I've often wondered if toothpaste really does go bad? Here's the answer.
But what happens to toothpaste when it expires?
According to Dr. John Sullivan, a Massachusetts Dental Society (MDS) member and a general dentist in Westfield, the answer is, "Nothing. The reason toothpaste has an expiration date is only because the government requires it, notes Dr. Sullivan.
All fluoride-containing toothpastes require approval from the United States Food and Drug Administration (USFDA). To this end, the USFDA requires that a two-year expiration date be put on the product container.
"The elements found in toothpaste, including fluoride, don't expire, and toothpaste isn't any less effective if it's used after the expiration date," says Dr. Sullivan.
In my opinion, these are the best of the best of survival and preparedness articles gleaned from the 'net.
Please visit the originating sites to see more like them.
Please visit the originating sites to see more like them.
Sunday, January 9, 2011
from Code Name Insight by Code Name Insight
Sometimes random bad stuff just happens to people, more often, however, people are targeted because they behave like a victim and make the perfect prey for someone looking to take advantage of them/assault them/do other nefarious things to them. Here's 20 ways to look like a victim (and, by doing the opposite, not to look like prey to a potential attacker):
- They don't pay attention to their surroundings. They may be cut off from the outside world by their iPod, paying attention to their kids, or chatting on the phone and not realize what is happening around them.
- They behave irresponsibly. Whether by hooking up with a loser (mostly women do this but men do this as well), absently leaving their wallet or other expensive things in clear view in their car, or becoming intoxicated with no one to watch their back.
- They become too trusting too soon. This is how people get taken advantage of and the perpetrator is usually gone before they realize what happened.
- They jump at offers that seem too good to be true. If something sounds too good to be true, it probably is. Find out what the catch is before determining to move forward with the offer.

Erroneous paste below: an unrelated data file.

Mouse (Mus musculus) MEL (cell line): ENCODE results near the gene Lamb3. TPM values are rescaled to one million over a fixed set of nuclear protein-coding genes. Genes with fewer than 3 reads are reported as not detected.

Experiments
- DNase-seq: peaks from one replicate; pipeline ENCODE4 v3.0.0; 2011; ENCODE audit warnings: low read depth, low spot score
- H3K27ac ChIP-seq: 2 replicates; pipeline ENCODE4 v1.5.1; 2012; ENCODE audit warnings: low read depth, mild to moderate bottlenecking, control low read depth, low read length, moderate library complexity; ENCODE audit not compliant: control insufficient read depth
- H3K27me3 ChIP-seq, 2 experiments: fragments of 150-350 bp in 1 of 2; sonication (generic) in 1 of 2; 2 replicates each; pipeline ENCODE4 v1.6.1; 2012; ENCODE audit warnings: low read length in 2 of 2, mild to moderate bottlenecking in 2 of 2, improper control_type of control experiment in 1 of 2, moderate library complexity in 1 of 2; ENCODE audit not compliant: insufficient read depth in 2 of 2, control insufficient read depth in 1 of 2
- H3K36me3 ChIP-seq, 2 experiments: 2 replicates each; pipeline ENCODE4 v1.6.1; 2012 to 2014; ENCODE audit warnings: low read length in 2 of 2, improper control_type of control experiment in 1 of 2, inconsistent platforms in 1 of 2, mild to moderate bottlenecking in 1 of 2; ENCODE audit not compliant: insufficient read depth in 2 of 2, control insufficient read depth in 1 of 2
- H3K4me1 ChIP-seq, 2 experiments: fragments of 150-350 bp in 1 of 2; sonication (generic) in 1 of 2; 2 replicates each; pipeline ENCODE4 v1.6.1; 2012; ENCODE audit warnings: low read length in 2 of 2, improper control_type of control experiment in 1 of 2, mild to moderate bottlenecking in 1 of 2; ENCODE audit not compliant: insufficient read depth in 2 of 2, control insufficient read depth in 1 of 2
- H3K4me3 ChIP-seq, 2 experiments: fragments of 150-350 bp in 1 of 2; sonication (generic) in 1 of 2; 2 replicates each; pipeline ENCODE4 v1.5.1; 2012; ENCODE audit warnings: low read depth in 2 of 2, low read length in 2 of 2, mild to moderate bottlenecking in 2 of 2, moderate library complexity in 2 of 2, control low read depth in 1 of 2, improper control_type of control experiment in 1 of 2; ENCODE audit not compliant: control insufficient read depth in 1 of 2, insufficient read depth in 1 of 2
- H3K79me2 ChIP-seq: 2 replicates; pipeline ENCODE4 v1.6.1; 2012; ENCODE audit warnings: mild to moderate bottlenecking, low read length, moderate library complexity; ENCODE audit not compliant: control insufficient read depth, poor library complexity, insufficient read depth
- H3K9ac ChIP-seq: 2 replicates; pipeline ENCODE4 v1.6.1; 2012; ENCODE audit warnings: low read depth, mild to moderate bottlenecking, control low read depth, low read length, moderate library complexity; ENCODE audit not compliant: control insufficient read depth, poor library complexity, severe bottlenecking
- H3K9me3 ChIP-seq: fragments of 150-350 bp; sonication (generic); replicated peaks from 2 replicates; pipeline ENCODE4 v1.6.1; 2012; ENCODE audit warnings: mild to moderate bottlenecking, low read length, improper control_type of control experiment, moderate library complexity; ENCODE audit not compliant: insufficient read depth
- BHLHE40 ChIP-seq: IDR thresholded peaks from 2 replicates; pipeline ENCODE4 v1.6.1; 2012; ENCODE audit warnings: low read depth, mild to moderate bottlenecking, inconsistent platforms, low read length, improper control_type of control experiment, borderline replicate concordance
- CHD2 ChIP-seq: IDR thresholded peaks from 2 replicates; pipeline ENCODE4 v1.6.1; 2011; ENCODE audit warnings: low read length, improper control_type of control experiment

- They present themselves like a victim. They way you walk, talk, and act can mark you as someone to be well regarded to someone that looks like easy prey. Be the first one.
- The look like they are advertising to become a theft-in-progress. They dress inappropriately (ie: wearing a Rolex in the hood, or any other high value item for that matter), flash wads of cash in public, brag about their massive handgun collection, etc.
- They take stupid risks such as walking alone at night, leaving a bar with a stranger, or hanging out in locations where shootings are the rule rather than the exception, etc.
- They are afraid to stand up for themselves. Whether as a woman who never learned how to speak up and defend herself or a man who is afraid to get his ass kicked, sometimes you have to swallow your fear and act. At the least, it may throw your attacker off guard.
- They doubt themselves. Many people look back in hindsight after a bad situation and say they thought something was wrong with the fill-in-the-blank (stalker ex-boyfriend, mugger, Ponzi scheme) but they talked them self out of reacting to the problem because they doubted what their common sense or sixth sense told them was true.
- They are afraid to not be nice. It is common courtesy to be nice to people automatically, however this can get you in trouble. It is better to be cordial but distant (literally and figuratively) until you have assessed possible outcomes of the situation.
- They are too consistent. If your co-workers or neighbors can set their watches by your actions, you are too predictable and consistent which can lead to problems.
- Their attitude is either meek and submissive or arrogant and cocky, both of which inordinately attract bad guys to them.
- They provide too much information. It is a good thing to be a bit mysterious. These days people think that is is perfectly fine to put their every last personal detail or thought out to the public, which can make them excellent candidates for identity theft, stalkers, and more.
- They don't do their homework when it comes to travel. Most other countries are not like America and people either aren't aware of this or don't care which can result in all kinds of problems from theft to kidnapping to scams to worse.
- They don't prepare ahead of time to avoid being a victim. Whether it is taking a karate or assertiveness class, buying insurance, or getting vaccinated against the latest flu virus, it often takes less effort to be proactive than to be reactive.
- The don't guard their possessions, their home, and themselves then wonder why something bad happened. Insurance is a good idea, so is a sturdy lock on your door, and the habit of locking car doors.
- They hang around with losers. You are only as good as the people you surround yourself with. Similarly, if you hang around losers, thieves, or other unsavory people, you can't be surprised when their nature makes them act in unsavory ways, even towards you.